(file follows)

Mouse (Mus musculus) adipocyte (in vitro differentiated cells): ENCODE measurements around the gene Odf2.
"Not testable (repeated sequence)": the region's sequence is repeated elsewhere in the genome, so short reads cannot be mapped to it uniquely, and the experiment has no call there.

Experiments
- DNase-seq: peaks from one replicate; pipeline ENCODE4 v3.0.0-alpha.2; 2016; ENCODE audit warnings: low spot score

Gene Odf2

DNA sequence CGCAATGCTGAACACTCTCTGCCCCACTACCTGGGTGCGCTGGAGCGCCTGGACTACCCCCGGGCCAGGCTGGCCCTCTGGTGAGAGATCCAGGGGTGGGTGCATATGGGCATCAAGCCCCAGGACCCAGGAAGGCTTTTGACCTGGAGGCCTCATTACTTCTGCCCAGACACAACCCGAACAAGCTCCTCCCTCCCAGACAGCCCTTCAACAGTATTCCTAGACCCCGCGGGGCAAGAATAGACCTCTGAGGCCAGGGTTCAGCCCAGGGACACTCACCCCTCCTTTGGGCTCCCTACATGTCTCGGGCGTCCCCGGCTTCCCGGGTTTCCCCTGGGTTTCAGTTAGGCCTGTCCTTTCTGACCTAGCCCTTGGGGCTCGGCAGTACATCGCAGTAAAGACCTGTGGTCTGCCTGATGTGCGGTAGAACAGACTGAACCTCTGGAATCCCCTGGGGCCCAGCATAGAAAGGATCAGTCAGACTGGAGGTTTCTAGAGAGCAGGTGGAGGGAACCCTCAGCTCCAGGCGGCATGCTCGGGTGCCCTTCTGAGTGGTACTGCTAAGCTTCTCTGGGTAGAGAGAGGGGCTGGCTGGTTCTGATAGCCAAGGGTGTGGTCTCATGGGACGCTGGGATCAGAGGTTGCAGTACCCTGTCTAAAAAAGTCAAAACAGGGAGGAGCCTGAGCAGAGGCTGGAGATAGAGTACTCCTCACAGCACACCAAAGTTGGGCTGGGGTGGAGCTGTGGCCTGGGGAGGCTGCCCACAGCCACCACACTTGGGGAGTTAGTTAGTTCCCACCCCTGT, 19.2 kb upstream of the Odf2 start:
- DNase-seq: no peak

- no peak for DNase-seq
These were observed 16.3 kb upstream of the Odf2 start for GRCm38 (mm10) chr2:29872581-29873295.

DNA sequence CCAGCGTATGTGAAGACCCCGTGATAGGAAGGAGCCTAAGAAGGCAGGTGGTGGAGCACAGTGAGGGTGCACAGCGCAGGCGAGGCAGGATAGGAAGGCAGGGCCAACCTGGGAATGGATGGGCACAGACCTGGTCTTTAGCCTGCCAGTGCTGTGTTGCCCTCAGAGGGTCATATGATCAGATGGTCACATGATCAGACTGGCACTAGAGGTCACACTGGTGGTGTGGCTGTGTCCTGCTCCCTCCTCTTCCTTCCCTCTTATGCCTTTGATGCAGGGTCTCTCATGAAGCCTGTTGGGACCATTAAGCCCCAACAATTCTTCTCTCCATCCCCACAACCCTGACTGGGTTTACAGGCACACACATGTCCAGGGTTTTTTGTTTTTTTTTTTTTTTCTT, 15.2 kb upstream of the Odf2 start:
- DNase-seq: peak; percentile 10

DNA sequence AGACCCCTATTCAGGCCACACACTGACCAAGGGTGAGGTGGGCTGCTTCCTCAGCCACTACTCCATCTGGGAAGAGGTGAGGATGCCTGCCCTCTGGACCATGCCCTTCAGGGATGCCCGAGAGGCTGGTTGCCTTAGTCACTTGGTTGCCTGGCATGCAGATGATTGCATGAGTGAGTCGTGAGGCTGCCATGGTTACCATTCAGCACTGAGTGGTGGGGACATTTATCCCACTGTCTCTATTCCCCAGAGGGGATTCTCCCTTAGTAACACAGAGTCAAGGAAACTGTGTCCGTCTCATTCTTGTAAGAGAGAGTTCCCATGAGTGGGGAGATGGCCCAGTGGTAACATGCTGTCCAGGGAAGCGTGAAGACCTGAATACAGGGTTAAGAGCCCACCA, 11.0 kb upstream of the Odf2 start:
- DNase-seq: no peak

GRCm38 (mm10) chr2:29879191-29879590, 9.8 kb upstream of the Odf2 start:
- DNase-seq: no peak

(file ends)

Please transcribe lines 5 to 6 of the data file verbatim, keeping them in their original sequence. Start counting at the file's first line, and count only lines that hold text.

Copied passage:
Gene Odf2

DNA sequence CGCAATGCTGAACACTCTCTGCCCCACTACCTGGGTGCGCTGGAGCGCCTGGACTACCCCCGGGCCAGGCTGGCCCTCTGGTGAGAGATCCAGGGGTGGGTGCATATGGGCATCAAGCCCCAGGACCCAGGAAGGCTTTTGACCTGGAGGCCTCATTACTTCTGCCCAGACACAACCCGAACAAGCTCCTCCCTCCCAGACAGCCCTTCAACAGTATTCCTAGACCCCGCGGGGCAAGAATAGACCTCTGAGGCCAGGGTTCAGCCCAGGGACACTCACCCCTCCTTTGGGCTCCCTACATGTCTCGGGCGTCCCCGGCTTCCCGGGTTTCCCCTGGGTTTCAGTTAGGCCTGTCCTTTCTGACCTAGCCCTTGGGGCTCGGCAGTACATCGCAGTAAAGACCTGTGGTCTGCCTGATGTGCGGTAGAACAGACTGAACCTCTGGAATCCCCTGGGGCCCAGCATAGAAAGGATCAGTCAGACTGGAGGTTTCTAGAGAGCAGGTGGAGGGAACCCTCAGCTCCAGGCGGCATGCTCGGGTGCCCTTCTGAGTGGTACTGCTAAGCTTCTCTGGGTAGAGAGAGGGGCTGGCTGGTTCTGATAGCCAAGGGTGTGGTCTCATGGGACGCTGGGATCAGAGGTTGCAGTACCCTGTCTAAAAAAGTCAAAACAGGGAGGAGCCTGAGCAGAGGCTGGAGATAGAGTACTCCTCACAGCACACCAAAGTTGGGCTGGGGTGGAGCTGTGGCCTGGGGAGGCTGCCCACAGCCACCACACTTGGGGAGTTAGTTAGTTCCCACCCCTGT, 19.2 kb upstream of the Odf2 start: